A guide to everyday life minimalism

Minimalism is incredibly trendy right now and has been for a while. Its aesthetic interpretations flood Tumblr and Instagram and it's almost painful to look at. Like, yeah, I get it, I should only own all-white designer pieces and do as little as possible to not amass clutter in any way. But of course, real life is quite different.

Pretty early on in my life I'd already realised that owning less and having my life set up in a way that just worked made me feel a lot better. Still, I was mostly chasing an unattainable lifestyle and tried to morph myself into that ideal person who was never lazy and always active and motivated. Deep down I knew that this was unrealistic, but I believed that this was the only way I could achieve that perfect, minimalist life. I was wrong. No matter how many things I got rid of, my life still felt like a huge, cluttered mess. It took me a while to realise that I could only make my life more mindful and minimalist if I acutally optimised it for the lazy me.

What is minimalism?

When you first start reading about minimalism, it can be pretty confusing. Examples of minimalist lifestyles range from self-sufficient hippies in caravans to rich white people in sparsely furnished lofts. And on top of that, there's always talk of getting rid of stuff and "clutter".

My first experiments with minimalism were all based on a common misconception: I thought that it meant having as little stuff as possible and essentially denying yourself any kind of convenience because convenience naturally comes with clutter, right? Wrong. It's absolutely possible to "have nice things". Actually, removing unnecessary friction and inconvenience from your life can be a huge part of moving to a more mindful and minimalist lifestyle. To start off, here's a modern definition from Into Mind, one of my favourite blogs on everyday life minimalism:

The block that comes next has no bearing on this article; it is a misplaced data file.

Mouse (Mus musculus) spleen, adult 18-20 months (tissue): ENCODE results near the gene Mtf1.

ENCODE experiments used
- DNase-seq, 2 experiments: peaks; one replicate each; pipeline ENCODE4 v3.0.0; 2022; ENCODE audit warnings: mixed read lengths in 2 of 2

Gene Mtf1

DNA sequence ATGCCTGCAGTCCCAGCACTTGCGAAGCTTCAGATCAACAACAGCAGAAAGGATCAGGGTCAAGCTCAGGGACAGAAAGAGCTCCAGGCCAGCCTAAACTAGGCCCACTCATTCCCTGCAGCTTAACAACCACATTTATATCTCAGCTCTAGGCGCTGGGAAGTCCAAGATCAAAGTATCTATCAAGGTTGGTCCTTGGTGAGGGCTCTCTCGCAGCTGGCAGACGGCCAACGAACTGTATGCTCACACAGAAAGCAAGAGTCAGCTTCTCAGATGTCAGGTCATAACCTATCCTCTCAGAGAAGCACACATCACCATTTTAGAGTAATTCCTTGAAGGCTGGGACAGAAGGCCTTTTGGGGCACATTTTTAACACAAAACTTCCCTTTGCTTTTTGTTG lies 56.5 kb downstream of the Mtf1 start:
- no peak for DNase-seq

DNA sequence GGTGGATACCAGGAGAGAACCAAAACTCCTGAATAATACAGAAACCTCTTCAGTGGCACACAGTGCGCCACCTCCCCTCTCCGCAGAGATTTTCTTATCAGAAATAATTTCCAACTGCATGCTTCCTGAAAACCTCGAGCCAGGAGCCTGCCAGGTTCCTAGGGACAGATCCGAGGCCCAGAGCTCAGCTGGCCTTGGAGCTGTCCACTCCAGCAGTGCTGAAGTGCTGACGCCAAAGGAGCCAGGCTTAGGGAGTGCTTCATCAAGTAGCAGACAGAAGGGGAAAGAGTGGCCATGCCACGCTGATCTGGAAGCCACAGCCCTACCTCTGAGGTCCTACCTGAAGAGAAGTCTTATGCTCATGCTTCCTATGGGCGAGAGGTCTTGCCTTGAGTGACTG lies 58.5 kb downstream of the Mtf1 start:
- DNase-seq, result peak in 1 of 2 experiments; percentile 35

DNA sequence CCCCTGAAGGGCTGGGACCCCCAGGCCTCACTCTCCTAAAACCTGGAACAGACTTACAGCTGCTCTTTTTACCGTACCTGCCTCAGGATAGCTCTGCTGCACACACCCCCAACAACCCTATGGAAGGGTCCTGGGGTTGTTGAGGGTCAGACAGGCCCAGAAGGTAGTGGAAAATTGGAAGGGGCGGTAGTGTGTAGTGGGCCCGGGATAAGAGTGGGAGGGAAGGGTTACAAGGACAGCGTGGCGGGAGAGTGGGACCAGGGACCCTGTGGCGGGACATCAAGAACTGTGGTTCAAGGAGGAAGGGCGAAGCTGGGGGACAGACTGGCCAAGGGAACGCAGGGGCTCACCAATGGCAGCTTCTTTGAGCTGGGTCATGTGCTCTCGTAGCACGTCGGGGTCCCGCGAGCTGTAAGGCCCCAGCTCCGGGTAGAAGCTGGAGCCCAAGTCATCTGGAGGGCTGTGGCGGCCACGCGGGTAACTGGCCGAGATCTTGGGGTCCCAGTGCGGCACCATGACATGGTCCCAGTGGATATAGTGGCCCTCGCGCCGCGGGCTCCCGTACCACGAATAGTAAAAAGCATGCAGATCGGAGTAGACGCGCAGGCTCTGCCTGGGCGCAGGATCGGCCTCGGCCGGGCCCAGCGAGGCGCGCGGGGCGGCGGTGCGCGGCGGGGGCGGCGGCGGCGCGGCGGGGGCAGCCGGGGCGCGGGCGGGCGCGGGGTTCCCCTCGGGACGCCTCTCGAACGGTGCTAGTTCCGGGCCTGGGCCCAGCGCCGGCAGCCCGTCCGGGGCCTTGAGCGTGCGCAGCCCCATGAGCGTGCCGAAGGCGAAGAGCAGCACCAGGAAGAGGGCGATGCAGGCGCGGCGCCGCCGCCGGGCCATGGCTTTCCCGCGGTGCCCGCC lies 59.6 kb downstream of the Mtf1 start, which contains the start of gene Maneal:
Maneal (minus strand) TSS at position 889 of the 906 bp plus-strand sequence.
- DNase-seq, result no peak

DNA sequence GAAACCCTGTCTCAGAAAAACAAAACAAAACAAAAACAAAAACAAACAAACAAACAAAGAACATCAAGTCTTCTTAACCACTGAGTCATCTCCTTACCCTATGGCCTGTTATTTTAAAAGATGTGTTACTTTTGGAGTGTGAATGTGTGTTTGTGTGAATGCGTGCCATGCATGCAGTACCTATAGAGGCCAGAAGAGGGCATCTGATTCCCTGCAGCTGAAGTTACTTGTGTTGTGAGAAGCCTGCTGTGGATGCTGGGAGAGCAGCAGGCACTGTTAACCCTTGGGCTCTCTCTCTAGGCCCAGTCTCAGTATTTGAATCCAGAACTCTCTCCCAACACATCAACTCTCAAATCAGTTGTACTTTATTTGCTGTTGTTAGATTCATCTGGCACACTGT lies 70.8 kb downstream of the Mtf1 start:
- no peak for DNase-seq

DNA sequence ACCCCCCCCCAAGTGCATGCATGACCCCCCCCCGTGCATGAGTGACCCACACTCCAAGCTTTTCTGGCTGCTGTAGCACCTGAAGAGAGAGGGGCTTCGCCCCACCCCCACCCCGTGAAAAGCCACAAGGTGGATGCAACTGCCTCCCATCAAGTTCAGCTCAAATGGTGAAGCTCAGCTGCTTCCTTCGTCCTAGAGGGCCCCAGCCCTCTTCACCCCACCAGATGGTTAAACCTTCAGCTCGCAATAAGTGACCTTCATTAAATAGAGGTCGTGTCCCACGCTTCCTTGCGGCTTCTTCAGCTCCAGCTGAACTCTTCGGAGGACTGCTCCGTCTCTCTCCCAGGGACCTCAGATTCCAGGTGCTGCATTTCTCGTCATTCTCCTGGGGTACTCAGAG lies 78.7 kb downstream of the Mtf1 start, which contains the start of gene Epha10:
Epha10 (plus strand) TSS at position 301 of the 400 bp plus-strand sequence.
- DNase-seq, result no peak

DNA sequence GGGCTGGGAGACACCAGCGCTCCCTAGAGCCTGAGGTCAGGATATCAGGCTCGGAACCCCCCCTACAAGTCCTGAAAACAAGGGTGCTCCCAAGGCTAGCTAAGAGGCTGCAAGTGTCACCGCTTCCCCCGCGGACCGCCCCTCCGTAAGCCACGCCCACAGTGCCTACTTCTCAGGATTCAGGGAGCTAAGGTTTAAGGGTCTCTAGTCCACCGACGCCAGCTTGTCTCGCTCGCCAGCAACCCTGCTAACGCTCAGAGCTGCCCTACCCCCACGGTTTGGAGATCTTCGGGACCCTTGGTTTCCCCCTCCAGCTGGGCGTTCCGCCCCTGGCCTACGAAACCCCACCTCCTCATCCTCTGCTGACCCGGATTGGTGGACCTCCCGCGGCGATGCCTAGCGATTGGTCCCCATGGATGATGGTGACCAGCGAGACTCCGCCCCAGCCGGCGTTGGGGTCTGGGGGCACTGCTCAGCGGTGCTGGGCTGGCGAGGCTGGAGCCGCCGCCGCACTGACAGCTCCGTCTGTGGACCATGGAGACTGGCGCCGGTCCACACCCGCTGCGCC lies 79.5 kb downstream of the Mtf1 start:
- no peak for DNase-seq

The key idea of minimalism is this: Remove what isn’t adding value to your life, to make room for stuff that is. [...] So essentially, minimalism is about figuring out which things, people and activities are important to you and which aren’t. [...] Minimalism is a way to go back to making conscious choices and living with intention, rather than letting it all just kind of pile up or allowing others to dictate how we spend our time.

To phrase it differently: Minimalism is not the Tumblr illusion of effortlessly beautiful girls dressed in all-white who sit on spotless beds, drink tea and read expensive fashion magazines (see: The Minimalist Pixie Dream Girl: Who She Is And Why I Hate Her). There is no universal recipe for a minimalist life, it's all about finding out what works best for you.

Embracing your inner sloth: Why laziness is great

My inner sloth rules my life and I used to hate it. It would tell me when to get up (as late as possible), when to get important stuff done (never) and whether I could be bothered doing annoying housework (no). I tried to shut it down by making my own plans, but needless to say, it never worked. It wasn't until I started to work with my inner sloth instead of against it, that things began to change. I realised that if I actually listened to my inner sloth more carefully, it was doing a pretty good job at showing me which parts of my life needed improvement because they sucked.

Whenever we make plans to optimise our lives, we tend to optimise for an ideal, future version of ourselves. That version who always gets stuff done on time, is never lazy and always perfectly organised. That's why it's always really exciting to make these plans: We only ever think about that ideal version of ourselves, instead of looking at who we really are (because this can be frustrating and pretty boring). We keep convincing ourselves that it only takes one very specific improvement to finally bring out that ideal version of ourselves. For example:

Once I have X, I will always do Y!